Cultivation (growing techniques): Podophyllum delavayi
Started by: John Humphries
A few words and pictures on this very unusual Chinese woodlanderGo to latest contribution by John Humphries, 10 April 2009, 17:09. Go to bottom of this page.
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I had my first introduction to this plant through Chen Yi, the Kaichen Nursery after reading about it in Dan Hinkley's book, "The Explorer's Garden", a MUST read for anyone remotely interested in woodland plants.
It does quite well in a pot and has been seen on the show benches a few times.
However I think they look at their best in the open garden in dappled shade.
Only trouble here is that they are so well camouflaged that it can become difficult to get a good photograph.
The above shows the new foliage coming through in April with a heavy brown mottling. This pales slightly to shades of green later in the season.
Young plants have this single leaf, while a more mature specimen will form a double leaf.
As yet I have never had seed, despite trying to cross pollinate plants by hand. So I have decided to try splitting the plant shown above in the clay pot. Time will tell whether this is a good choice as there seems to be a bit of conflicting information about on the subject of propagation.
On turning the pot out you can see thick fleshy roots mostly a few inches long but with an occasional one up to 15" long.
These being rather congested, I decided to break off a piece rather than risk the knife.
Having done that I noticed a very small bud on the middle section of rhizome and decided to experiment with a smaller section to see how this will develop.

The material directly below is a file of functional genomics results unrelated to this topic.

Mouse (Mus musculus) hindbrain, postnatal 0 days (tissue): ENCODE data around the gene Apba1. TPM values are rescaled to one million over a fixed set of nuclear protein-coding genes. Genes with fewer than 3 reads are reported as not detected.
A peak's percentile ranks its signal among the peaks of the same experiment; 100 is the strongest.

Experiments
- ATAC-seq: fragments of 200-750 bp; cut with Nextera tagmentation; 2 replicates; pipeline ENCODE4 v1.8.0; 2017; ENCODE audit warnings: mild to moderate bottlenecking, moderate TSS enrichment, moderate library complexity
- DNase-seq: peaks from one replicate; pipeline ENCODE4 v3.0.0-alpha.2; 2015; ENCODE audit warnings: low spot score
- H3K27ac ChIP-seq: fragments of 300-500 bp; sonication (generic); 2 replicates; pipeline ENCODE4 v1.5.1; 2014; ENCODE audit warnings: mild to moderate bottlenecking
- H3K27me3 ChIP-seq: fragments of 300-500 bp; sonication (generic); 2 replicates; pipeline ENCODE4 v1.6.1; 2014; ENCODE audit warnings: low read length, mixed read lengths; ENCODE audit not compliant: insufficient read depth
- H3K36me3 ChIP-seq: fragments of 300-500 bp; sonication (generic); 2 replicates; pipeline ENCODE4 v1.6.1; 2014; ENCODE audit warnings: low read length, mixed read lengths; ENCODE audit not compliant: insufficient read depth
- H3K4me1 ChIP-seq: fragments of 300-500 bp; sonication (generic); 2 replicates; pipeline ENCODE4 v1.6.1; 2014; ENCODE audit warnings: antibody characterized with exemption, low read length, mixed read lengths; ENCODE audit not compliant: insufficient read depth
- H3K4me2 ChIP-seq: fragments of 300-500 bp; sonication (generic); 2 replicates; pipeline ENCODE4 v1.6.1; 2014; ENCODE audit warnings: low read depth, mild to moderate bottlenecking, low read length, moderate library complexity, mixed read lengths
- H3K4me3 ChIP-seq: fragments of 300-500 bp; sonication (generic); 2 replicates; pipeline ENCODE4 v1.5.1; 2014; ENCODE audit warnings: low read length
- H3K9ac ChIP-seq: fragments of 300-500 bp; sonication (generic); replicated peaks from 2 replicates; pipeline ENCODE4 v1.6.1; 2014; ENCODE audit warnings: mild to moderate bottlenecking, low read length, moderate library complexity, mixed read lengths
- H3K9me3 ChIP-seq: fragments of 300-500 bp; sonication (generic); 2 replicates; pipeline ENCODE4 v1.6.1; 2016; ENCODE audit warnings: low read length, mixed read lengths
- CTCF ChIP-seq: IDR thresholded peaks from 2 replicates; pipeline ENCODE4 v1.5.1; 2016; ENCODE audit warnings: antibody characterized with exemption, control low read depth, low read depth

This time using the knife as I had now shaken most of the compost out of the root mass. I should have results on this in a couple of months.
On thinking about this overnight I'm reminded that the name may be contested. Although the name in the trade is probably Podophyllum, you may find that the species name Dysosma may be applied. This is taken from the Flora of China and was the name we used for the plants on the Chelsea exhibit last year.
These are the three separate clones which I have tried to cross pollinate, as yet with no result, I'll try again this year.
I understand that they are self sterile hence the variation between clones, as shown here.
They have also been put into micropropagation successfully, however the result in this case will be self sterile identical clones....perhaps not the best result.
There is a clone in this country called Podophyllum 'Spotty Dotty' which you may find as quite a large number of plants were sold wholesale last year.
Tim Lever has had success in propagating this from slices of root, however I'm sorry to report that the one section I was nurturing in a relatively sheltered position outside has succumbed to this winter's hard frosts while my mature plants are beginning to show new growth despite being in exactly the same conditions.
Also please to report that my small bud on the picture above came into growth without problems.